Dezeen reporter Eleanor Gibson has selected seven women designers on the rise in Canada, following a Toronto exhibition that spotlighted the country's female talent to challenge inequality in the industry.
Titled Capacity, the annual exhibition featured designs solely by Canadian women during the Toronto Offsite Design Festival (TODO) in January. When the show first launched eight years ago, it was among the first to celebrate women in the design industry.
"We realised that there weren't a lot of venues for women in design to be recognised and that it is a very male-dominated field," Capacity co-founder Katherine Morley told Dezeen.
In the wake of a growing awareness of gender equality in both design and architecture, Morley said the ambition was "more relevant than ever" for this year's edition.
We've selected some of the designers from the show and a few other Canadian women whose work we admire, coinciding with the launch of our initiative to improve diversity called Move the Needle and this week's International Women's Day.
Read on for our list of seven Canadian female designers to watch:
A cabinet painted using sumi ink, red dye and two shades of Japanese indigo is among the recent works by Zoë Mowat – a furniture and homeware designer based in Montreal.
Mowat's work has featured in a number of international exhibitions, including one that reinterpreted objects from the American Shaker movement and a showcase of the inaugural collection of Japanese furniture producer Ariake.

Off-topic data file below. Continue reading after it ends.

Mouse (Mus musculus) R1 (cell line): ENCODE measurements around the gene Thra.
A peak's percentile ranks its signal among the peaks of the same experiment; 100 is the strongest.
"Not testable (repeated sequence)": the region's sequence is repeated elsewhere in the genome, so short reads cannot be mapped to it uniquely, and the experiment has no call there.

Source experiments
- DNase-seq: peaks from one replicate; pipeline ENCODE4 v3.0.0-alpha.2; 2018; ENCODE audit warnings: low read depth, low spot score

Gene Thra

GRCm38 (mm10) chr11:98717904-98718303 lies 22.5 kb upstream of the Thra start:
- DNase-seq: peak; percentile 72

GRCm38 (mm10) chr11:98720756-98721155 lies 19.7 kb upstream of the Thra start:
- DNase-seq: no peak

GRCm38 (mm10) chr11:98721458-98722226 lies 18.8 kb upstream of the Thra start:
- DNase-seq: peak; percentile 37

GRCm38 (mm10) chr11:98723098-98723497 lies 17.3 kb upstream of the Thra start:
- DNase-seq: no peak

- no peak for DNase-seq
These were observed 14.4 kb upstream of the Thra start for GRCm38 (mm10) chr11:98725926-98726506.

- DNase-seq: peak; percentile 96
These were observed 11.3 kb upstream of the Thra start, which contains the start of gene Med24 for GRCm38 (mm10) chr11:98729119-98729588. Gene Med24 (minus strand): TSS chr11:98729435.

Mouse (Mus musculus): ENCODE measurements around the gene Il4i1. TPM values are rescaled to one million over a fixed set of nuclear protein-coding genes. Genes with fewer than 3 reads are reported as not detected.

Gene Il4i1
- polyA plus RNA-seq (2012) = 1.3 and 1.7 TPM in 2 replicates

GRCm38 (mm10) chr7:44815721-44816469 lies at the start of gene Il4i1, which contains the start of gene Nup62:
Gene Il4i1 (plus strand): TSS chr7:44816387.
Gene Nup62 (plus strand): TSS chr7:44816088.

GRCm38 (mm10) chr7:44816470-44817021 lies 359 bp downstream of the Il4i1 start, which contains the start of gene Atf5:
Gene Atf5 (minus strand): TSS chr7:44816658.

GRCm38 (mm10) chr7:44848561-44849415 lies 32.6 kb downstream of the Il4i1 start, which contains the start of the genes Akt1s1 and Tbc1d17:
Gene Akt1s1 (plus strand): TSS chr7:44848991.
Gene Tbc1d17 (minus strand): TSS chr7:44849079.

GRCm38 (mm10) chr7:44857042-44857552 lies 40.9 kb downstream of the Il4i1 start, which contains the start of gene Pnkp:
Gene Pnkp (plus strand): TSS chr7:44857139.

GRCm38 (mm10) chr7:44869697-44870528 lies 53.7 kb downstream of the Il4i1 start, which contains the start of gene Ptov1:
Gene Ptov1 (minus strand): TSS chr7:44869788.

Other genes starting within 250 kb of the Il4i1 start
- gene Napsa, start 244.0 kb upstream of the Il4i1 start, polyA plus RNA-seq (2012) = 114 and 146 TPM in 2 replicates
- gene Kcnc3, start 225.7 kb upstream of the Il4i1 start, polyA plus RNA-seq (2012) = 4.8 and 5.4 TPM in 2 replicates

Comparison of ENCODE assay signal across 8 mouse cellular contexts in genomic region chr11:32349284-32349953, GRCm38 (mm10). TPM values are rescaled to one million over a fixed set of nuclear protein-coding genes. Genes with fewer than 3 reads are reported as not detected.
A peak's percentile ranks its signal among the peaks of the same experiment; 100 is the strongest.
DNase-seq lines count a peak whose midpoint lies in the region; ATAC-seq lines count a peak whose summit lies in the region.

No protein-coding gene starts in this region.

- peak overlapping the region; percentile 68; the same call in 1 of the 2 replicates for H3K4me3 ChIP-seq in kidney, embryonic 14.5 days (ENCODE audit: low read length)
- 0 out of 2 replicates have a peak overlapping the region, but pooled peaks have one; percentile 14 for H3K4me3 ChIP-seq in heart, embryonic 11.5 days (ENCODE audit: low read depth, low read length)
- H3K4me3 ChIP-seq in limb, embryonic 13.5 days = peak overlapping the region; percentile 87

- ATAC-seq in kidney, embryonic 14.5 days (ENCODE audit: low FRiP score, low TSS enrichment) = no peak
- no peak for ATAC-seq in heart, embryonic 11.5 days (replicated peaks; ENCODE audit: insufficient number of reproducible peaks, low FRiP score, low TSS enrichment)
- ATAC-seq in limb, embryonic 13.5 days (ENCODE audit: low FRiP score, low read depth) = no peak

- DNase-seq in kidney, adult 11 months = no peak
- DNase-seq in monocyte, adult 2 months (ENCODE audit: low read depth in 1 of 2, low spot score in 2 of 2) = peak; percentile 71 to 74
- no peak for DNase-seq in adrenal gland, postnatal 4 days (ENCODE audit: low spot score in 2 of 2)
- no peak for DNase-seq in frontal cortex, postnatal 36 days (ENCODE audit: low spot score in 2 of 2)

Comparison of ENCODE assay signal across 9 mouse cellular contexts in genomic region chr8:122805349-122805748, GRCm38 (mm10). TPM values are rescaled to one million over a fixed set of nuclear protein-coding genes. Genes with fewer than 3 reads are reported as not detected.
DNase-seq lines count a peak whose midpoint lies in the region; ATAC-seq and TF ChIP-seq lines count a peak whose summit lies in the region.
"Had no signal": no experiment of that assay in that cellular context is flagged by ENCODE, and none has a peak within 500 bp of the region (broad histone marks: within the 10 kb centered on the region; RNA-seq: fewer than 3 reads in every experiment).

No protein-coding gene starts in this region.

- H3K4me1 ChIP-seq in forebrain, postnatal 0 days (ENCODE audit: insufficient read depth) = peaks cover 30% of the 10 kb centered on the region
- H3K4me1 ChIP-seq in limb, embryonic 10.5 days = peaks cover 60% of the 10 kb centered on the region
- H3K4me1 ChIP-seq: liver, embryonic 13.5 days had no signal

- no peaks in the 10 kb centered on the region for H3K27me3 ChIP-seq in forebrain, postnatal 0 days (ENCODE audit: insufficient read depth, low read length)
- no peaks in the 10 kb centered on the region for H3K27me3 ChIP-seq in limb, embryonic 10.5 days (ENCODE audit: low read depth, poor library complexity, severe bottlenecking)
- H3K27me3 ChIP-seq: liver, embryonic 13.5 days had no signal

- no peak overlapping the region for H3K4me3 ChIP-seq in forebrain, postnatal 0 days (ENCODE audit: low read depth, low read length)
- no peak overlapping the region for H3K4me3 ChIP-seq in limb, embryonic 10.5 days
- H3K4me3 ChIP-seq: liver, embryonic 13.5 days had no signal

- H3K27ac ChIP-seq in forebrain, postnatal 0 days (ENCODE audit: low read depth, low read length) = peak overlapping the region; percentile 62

Toronto-based designer Lauren Reed has an "obsession for order" that plays out in repetitive shapes across her homeware products, including a zig-zagging bookshelf and a lamp built on six stacked rings.
She presented three pendulums for the Capacity exhibition, including one that is turned upside down so that the swing is on top.
The designer produces her ceramics and sculptural installations from her small Toronto studio.
Chifen Cheng is a product designer who was born in Taiwan and grew up in Montreal. She is now based in UK, where she is studying at the Royal College of Art in London.
With the aim to create "honest" products, she often employs simple geometric forms like circles and hexagonals.
The designer recently relocated to Prince Edward County, where she is building a barn to teach courses in furniture making.
Vancouver-based woodworker Kate Duncan describes her products as having a "Japanese aesthetic, with a nod to mid-century designers". Her collections of tables, bed frames and chairs are named fondly after her ex-girlfriends.
By employing women in her studio, as well as running "gender-neutral" woodworking courses, Duncan says she is hoping to challenge the "male-dominated industry" of furniture and woodworking.
Talia Silva is a graduate of Canadian art and design university OCAD and based in Toronto.
She casts multiple stoneware objects with the same mould, before detailing them individually with hand tools, paint and glaze. Etching marks, colours blocks and gradients, and speckled patterns decorate her collections of vases, cups and plant pots.